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SMS: The Next TV Revolution

Arab television has reached a new milestone. Now that the satellite revolution has “liberated” the airwaves from the grip of state control, business and technology have come together once again to stimulate change in the Middle East. Just as Arab regimes have come under political pressure thanks to the emergence of Pan-Arab all-news networks, conservative elements of Arab society are now under threat from a lucrative new broadcasting model known as interactive television.

For a number of reasons, both social and economic, the phenomenon of interactive television has taken off in the Middle East like few other regions in the world. It has sparked an uproar among religious authorities across the Islamic world, driven multi-national brands out of multi-million dollar contracts, and even caused an unprecedented tug-of-war between heads of state in the region. It has seen young people across the Middle East communicate in ways never before imaginable, crushing age-old taboos with languages of their own creation. This cataclysmic movement is powered by a technology known by its three letter acronym: SMS, Short Message Service. SMS runs an endless stream of messages from viewers along an ever increasing number of screens in households across the Arab world.

Over the past five years, SMS text messaging has become one of the most popular means of communication in the region. In Saudi Arabia, for example, over 60 percent of mobile subscribers now send text messages, with the majority of users aged 18 to 24, according to a recent survey by AC Nielsen.

SMS fills a gap, especially for young people, in a region marked by poor Internet infrastructure and low connectivity rates. In fact, mobile phone companies in the Middle East often enjoy larger customer bases and much higher growth rates than Internet service providers, according to Jordan-based research firm Arab Advisors Group. “Broadcasters want to capitalize on interactive TV and the huge growth in the mobile industry,” explains Jawad Abbassi, the group’s president and founder.

Much of that growth stems from the recent liberalization of the region’s telecommunications sector. Much like the Arab world’s burgeoning television industry, the telecommunications industry only became open to private investment over the last decade. It was just a matter of time before entrepreneurs managed to link the two, creating a new synergy to fuel one of the world’s fastest growing communications industries. In purely economic terms, the move could not have come at a better time.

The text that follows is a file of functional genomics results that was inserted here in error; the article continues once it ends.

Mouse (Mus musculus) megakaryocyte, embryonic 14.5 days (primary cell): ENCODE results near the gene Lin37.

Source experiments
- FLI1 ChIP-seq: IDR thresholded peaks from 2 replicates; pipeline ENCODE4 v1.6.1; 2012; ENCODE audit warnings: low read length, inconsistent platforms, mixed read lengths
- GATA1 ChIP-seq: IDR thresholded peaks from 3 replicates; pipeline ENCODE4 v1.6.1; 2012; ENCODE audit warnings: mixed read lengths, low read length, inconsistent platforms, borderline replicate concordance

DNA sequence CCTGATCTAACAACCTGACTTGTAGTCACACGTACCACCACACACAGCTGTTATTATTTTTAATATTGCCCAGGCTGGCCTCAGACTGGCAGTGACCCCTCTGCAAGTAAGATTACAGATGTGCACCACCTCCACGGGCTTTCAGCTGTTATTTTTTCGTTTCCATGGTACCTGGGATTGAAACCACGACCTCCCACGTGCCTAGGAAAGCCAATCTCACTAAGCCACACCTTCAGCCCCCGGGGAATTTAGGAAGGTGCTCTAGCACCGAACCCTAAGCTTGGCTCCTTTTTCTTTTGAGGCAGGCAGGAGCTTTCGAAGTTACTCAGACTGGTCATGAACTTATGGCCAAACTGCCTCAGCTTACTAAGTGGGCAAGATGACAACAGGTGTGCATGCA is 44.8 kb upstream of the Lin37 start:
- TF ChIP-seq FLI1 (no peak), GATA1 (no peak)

With regional governments eager to get on the media map, the growth in the number of Arab TV channels, now hovering well over 200, has far outpaced the region’s nascent advertising market, valued at under $300 million, according to industry estimates. Stations now realize that tapping into SMS may close the gap, if not increase the pie altogether.

The SMS trend originally was popularized by the controversial reality show Star Academy, which brought together a group of young pop star hopefuls—unmarried men and women from across the Arab world—to live under one roof and have their lives filmed. The unprecedented experience was then shared by audiences across the region, who not only determined the outcome by voting off candidates, but also pushed some boundaries of their own by carrying out a series of personal conversations on the bottom of the screen.

Often flirtatious in nature, the messages were pouring in even as the contestants slept (the show is broadcast 24-hours per day), challenging cultural restrictions and sparking a bonanza of revenues. Even politicians were hooked. The late Palestinian leader Yasser Arafat, Jordan’s King Abdullah and Libyan president Muamar Qaddafi were all reported to have reduced national telecom rates to help bolster their respective native son’s chance of winning. Saudi authorities, however, were less amused.

As clerics across the region issued religious edicts against the show for its unorthodox mixing of the sexes, telecom authorities in the Kingdom – the biggest source of SMS traffic – attempted to ban its citizens from participating by cutting off access to Star Academy’s local hotlines. But just as Arab autocrats find themselves unable to stop the often embarrassing Al Jazeera signal from reaching the homes of their citizens, Saudi Arabia’s infamous religious police were powerless when faced with the technology of SMS.

Despite the ban, young Star Academy fans in Saudi Arabia managed to vote for their favorite candidate by using a multitude of Web sites that offer SMS sending services. The authorities’ worst nightmare seemed to come true when a Saudi candidate won. A never-before-seen level of pop hysteria hit the Kingdom as crowds of young men and women flocked to greet the victor at a local mall. The SMS ban was re-imposed during subsequent seasons of the show, and Nescafe even pulled out of a multi-million dollar sponsorship deal to avoid upsetting the region’s biggest consumer market. Yet the rise of SMS was just beginning.